Is There Treasure Off New England’s Isles of Shoals?

The Isles of Shoals conceal mystery and intrigue.

The Isles of Shoals conceal mystery and intrigue.

It’s the playground of triumphs and tempests, the kingdom of power and awe, disturbed by no sound save the winds swirling over jagged rocks. Romance cannot hallow it. Fancy words cannot soften it. There it remains, unchanged for eons: bleak, blatant and threatening…until the end of time. And as with all defiant domains, so its name is now and always will be: The Isles of Shoals.

Smuttynose is not the name of some comic book character. It’s one of nine Isles of Shoals that lie off the coasts of Maine and New Hampshire. A fishing haven in the 16th century and a stop-off for Spanish ships homeward bound from the New World, the isles were vacated at the outset of the Revolutionary War. Fishermen and traders moved to the mainland for fear of being captured by ships of the British Navy. Today, the isles are privately owned and sparsely populated. But one of the isles, Smuttynose, still embraces the romance and mystery of early days and the lure of sunken treasure from a Spanish frigate.

Silver coins and other artifacts wash up on Smuttynose.

Silver coins and other artifacts wash up on Smuttynose.

In January, 1813, the Spanish vessel Sagunto, sailing north from Hispaniola, was caught in a fierce winter gale. As snow and ice blinded the pilot, violent winds drove the vessel into the rocks on the southeast end of Smuttynose, also known as Haley’s Island. Fifteen of the crew survived, but not for long. After scrambling over the rocks, they reached shore and headed for a light they spotted about a half a mile away. It was coming from the home of Samuel Haley, the lone island resident who knew nothing about the tragedy that was unfolding. Even though some of the crew reached the stone wall that encircled Haley’s home, they all died from overexposure to the extreme winter elements.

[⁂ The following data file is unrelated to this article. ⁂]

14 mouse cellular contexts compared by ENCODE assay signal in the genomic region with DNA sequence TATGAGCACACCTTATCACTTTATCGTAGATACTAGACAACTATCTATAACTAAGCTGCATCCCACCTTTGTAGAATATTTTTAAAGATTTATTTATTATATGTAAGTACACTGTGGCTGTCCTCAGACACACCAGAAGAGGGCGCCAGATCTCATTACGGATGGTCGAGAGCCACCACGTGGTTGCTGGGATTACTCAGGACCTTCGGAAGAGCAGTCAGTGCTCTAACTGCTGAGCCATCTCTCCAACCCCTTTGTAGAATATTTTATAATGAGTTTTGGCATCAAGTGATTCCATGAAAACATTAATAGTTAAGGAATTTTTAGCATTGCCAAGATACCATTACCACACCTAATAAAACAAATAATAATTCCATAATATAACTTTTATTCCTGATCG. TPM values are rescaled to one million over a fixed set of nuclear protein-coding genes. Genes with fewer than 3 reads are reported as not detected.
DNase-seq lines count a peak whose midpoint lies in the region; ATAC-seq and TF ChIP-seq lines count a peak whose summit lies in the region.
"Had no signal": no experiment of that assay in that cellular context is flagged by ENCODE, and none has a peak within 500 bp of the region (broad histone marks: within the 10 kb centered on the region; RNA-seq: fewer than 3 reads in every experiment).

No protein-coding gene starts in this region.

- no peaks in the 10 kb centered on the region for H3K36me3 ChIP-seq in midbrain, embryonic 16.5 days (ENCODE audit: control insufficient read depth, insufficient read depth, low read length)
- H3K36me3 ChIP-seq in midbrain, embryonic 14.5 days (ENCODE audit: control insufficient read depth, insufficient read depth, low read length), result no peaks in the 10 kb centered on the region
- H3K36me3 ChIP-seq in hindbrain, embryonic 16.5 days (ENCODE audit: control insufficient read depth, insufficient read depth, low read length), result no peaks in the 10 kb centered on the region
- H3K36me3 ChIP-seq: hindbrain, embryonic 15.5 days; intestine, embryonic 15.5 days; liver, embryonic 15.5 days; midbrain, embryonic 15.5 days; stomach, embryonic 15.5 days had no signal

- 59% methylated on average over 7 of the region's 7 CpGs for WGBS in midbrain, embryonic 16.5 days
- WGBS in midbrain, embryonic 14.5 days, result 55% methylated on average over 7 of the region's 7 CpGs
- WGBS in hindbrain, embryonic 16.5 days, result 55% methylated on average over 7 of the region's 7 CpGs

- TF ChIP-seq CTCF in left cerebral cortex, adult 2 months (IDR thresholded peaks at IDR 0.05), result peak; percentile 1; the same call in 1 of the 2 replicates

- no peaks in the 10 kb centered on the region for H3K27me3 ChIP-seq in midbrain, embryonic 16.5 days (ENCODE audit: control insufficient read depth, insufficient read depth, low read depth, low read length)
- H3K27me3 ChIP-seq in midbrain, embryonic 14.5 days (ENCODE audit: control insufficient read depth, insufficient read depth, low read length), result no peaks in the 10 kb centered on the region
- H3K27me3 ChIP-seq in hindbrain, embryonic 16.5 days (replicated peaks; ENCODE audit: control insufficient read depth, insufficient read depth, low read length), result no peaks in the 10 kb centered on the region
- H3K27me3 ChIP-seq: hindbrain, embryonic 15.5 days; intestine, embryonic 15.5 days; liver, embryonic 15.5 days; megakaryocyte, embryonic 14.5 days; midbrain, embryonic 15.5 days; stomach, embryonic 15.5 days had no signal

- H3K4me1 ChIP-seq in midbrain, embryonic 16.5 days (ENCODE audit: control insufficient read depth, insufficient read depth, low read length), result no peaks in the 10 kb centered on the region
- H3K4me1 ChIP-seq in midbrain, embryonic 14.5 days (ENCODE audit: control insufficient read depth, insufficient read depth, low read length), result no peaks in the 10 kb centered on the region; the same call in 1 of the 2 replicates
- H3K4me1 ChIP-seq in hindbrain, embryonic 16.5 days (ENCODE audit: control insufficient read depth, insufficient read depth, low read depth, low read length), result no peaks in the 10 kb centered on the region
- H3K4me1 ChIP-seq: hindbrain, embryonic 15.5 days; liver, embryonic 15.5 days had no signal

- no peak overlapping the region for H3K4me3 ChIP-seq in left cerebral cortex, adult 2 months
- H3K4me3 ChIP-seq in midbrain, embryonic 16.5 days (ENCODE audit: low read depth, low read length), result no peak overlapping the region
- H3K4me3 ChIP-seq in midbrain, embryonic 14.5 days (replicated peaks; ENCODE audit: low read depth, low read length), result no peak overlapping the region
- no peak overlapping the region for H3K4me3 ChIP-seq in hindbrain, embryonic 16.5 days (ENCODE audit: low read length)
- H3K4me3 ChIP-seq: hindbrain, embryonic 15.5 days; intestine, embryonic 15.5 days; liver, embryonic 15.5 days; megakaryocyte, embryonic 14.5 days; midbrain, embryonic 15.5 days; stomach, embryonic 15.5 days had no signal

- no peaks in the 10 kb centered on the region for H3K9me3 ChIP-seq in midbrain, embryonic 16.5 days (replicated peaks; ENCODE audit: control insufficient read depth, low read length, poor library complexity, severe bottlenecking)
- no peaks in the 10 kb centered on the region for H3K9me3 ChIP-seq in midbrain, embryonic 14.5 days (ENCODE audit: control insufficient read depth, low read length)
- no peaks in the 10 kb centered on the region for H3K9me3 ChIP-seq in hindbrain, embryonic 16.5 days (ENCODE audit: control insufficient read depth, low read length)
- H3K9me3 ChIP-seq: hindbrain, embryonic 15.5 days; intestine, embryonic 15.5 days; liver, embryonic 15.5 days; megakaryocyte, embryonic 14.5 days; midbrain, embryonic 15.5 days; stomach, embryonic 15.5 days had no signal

In the spring, while exploring the remains of the Sagunto, Haley found a cache of silver ingots. When he used four of them to pay for a breakwater that connects Smuttynose with Malaga Island, local fishermen and residents scavenged the remains and found silver coins lodged in the rocky crevices.

Could there be more treasure in this area or was this the beginning and the end of the finds? It’s interesting to note that little is known about the Sagunto. It’s not even mentioned in Shipwrecks of the Americas or The Treasure Diver’s Guide, treasure salvors’ research bibles. Some believe it was another Spanish ship, the Contratcion, but this has never been confirmed. Was this a treasure ship akin to the fleets of Spanish galleons that plied the seas from the Indies to Seville for centuries? What was on this mystery ship’s manifest? Was there treasure listed? If not, could the ingots and coins have been contraband smuggled aboard by the captain and crew? Perhaps it was payment to traders for goods to be purchased and shipped home.

Tall Ship

Tall Ship

Divers enjoy the 40 to 50 foot visibility in waters off the Islands of Shoals. The water is cold (55 to 60 degrees) even in August, but enticing dive sites offer rocky walls, hidden canyons and colorful marine flora. Skates, flounder, cod and sculpins abound, accompanied by ubiquitous harbor seals. Somewhere among all this, particularly off the tip of an isle with a funny name, treasure cloaked by rocks and sand might be awaiting discovery.